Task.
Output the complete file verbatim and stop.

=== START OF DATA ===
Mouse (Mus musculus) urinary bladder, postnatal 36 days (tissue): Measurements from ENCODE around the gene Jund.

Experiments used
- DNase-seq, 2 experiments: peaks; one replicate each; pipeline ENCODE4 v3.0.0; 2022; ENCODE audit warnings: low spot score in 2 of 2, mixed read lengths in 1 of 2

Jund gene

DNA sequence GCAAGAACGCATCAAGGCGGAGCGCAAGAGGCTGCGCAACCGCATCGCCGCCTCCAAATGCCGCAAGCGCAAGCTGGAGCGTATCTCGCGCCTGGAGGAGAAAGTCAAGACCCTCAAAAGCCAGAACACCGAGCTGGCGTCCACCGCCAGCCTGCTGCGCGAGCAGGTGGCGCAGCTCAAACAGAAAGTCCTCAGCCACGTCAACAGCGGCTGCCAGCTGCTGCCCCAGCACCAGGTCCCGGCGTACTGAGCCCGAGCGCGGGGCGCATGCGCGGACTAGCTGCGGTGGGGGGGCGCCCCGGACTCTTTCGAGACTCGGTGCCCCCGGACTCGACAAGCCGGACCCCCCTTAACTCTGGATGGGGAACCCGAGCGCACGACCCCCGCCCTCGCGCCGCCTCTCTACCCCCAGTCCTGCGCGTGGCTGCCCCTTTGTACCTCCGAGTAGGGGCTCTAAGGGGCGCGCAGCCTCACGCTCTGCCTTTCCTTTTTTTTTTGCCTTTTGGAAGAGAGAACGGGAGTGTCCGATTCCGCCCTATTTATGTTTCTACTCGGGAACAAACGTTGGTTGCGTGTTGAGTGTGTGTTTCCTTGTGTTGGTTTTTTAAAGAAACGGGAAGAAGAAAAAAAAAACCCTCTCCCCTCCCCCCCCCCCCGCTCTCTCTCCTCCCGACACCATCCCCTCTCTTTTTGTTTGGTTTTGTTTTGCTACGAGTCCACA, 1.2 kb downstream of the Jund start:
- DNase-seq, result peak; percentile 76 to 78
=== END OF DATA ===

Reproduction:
Mouse (Mus musculus) urinary bladder, postnatal 36 days (tissue): Measurements from ENCODE around the gene Jund.

Experiments used
- DNase-seq, 2 experiments: peaks; one replicate each; pipeline ENCODE4 v3.0.0; 2022; ENCODE audit warnings: low spot score in 2 of 2, mixed read lengths in 1 of 2

Jund gene

DNA sequence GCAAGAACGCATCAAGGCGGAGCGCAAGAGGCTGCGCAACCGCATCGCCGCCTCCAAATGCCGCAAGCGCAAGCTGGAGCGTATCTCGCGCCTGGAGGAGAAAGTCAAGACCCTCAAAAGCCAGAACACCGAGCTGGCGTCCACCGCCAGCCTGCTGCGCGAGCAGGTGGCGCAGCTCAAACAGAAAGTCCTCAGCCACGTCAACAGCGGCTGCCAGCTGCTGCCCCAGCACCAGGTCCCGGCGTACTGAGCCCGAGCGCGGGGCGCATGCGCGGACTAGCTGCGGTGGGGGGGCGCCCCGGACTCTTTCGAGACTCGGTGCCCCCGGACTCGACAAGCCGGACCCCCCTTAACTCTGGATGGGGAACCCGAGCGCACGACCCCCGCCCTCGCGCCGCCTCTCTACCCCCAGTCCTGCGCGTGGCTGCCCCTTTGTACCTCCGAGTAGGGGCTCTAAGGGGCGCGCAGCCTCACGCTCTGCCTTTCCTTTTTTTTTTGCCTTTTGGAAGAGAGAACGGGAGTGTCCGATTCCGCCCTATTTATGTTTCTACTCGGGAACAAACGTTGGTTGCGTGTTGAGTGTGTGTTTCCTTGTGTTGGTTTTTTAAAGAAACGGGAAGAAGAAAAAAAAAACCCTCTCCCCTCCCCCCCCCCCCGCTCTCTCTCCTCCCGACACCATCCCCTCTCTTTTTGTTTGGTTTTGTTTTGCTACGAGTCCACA, 1.2 kb downstream of the Jund start:
- DNase-seq, result peak; percentile 76 to 78